The Devil is in the detail in Government Bill
Voting on the controversial Sexuality and Gender Identity Conversion Practices Bill introduced earlier this month is scheduled to occur in the ACT Legislative Assembly on Thursday.
However, the proposed legislation has faced increasing criticism in recent days as the wider community has become aware of the details of the draft bill. While the ostensible purpose of the legislation is to prohibit coercive and harmful conversion practices aimed at children and vulnerable individuals experiencing same-sex attraction and gender dysphoria, the bill’s consequences will be considerably more far-reaching.
By providing only a broad and vague definition of what exactly constitutes coercive conversion treatments and practices in clause 7(1), the draft bill has the potential to criminalise a much wider range of actions than merely outdated therapeutic practices, which are the express target of the legislation.
Indeed, if the draft bill were to pass through the legislative assembly without amendment, friends, family members, teachers, counsellors or religious leaders who seek to provide moral advice, formation, or care for children are at risk of financial penalty and/or imprisonment. In the words of a prominent Canberra lawyer, proposed criminal sanctions would ‘apply to any “treatment” or “practice”, which on its plain meaning, will include virtually any activity, not just professional or therapeutic services of a coercive nature.’
Accordingly, archdiocesan Vicar General Fr Tony Percy has stated that ‘practices’ as simple as a parent expressing sentiments of hesitation and caution to a young child experiencing gender confusion could become criminal offences if the proposed bill is passed. This legislation conflicts with Christian beliefs regarding the right and responsibility of parents to educate their children. The ideology behind the proposed changes is fundamentally at odds with so many of our social and legal customs.
“There are so many instances in society where we say that children are not mature enough to make these decisions. They can’t have alcohol, they’ve got to go to school, they can’t drive a car until they’re 16, they can’t have elective surgery unless their parents give permission,” noted Fr Percy.
“The whole thing contravenes a whole lot of laws and customs that are part of Western civilization.”
The flawed assumption that children are best equipped to navigate the complexities of personal identity crises and gender confusion without the interference of benighted parents is not the only issue with the proposed legislation. Consider, for a moment, the examples of various individuals who have regretted transitional gender treatments. Under the proposed legislation, people who have experienced adverse consequences due to hormonal treatments or transitional surgeries would be prohibited in the ACT from discouraging others who may be contemplating making the same decisions. It is unclear how silencing these voices can be considered best practice for caring for young, vulnerable, or distressed members of our society.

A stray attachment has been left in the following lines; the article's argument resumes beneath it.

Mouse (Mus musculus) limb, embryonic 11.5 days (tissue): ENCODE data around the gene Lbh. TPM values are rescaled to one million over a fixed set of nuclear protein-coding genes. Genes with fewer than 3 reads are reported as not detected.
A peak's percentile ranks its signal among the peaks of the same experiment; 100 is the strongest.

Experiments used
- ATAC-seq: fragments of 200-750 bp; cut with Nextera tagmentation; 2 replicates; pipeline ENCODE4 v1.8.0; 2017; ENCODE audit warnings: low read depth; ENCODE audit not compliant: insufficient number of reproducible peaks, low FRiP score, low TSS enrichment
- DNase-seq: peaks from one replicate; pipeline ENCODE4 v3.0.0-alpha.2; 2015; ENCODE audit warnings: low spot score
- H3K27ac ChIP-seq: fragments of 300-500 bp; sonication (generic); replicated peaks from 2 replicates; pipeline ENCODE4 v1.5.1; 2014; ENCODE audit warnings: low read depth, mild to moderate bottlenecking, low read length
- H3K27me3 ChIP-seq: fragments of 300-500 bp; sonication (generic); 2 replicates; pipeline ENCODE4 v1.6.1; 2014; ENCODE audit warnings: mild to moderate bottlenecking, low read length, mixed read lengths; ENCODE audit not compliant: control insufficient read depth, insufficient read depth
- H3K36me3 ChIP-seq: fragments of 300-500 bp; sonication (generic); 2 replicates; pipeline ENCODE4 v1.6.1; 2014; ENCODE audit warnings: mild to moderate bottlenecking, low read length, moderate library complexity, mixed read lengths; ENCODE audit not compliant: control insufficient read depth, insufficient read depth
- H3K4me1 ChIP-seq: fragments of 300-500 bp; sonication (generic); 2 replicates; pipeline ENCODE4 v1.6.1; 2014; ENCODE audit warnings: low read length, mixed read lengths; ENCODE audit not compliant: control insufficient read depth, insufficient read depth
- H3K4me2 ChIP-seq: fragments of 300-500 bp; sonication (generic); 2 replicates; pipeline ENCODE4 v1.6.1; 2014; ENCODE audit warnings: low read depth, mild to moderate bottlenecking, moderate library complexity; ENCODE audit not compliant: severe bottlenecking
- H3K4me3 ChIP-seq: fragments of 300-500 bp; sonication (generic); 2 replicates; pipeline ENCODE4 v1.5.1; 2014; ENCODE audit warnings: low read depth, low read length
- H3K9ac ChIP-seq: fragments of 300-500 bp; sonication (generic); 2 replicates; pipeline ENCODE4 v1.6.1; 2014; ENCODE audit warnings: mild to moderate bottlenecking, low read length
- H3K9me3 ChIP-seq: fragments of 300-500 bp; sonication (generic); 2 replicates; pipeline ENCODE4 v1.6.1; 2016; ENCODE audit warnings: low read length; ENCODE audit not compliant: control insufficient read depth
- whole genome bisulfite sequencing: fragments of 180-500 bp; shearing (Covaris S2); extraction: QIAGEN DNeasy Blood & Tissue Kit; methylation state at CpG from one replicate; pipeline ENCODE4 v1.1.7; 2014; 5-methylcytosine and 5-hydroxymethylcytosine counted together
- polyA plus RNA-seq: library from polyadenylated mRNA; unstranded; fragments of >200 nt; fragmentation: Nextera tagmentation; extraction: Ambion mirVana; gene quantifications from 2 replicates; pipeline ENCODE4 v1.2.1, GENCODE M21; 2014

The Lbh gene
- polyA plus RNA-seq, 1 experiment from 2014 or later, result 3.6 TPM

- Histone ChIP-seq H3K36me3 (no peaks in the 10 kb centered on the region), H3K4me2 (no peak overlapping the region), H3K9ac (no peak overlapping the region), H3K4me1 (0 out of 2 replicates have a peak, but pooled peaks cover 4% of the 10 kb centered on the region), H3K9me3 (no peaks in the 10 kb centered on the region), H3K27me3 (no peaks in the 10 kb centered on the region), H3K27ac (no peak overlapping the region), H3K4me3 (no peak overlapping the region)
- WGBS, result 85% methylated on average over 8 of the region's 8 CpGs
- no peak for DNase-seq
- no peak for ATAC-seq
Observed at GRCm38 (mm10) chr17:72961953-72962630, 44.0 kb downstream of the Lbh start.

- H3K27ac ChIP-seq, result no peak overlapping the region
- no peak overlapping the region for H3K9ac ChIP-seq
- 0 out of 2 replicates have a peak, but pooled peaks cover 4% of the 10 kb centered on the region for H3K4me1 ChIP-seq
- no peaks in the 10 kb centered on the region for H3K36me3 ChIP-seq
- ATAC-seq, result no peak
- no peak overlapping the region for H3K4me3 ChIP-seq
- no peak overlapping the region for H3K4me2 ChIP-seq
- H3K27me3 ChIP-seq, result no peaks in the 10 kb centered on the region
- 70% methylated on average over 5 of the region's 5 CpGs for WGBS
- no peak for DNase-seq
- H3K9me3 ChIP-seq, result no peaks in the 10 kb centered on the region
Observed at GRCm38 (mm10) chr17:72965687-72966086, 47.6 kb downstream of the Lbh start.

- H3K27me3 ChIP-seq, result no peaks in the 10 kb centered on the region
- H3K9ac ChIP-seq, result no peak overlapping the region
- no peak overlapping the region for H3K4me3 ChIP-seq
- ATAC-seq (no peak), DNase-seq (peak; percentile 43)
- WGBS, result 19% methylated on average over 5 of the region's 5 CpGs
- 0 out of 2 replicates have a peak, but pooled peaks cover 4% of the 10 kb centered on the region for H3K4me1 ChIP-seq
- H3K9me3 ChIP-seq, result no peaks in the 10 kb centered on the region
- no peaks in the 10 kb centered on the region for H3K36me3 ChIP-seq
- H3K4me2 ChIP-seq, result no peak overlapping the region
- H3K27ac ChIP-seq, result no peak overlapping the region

The proposed legislation seeks to ensure that once a child is diagnosed with gender dysphoria, there is no external resistance to counselling, hormonal treatments, and surgical procedures, encouraging the process of gender transitioning. Any practice intended to help children again feel comfortable with the gender they were born with is prohibited. Considering this intention, what social structures will be left to prevent excessive gender dysphoria diagnoses and transitional gender treatments? While the draft bill purports to only outlaw attempts to change a child’s gender identity, it seems destined to have a broader range of practical consequences.
Is a ten-year-old boy teased by his male peers for disliking team sports experiencing gender dysphoria? Or is he commencing the long journey of adolescence through which he will understand his masculine identity as a gift that can be expressed in countless different ways? Suppose he were to communicate his struggles with sadness to a school counsellor. Would the norm be to reassure him that there is nothing deficient in his masculinity and to affirm his male identity, or to interpret this anxiety as a symptom of underlying gender dysphoria?
Questions such as this abound with the hastily drafted Sexuality and Gender Identity Conversion Practices Bill. The territory’s politicians would be wise to deeply consider the full scope of the bill and amend it carefully before enshrining it.
- Jacob Fulop has worked in various ministry roles within the Church. He currently lives in Murrumbateman with his wife and children.
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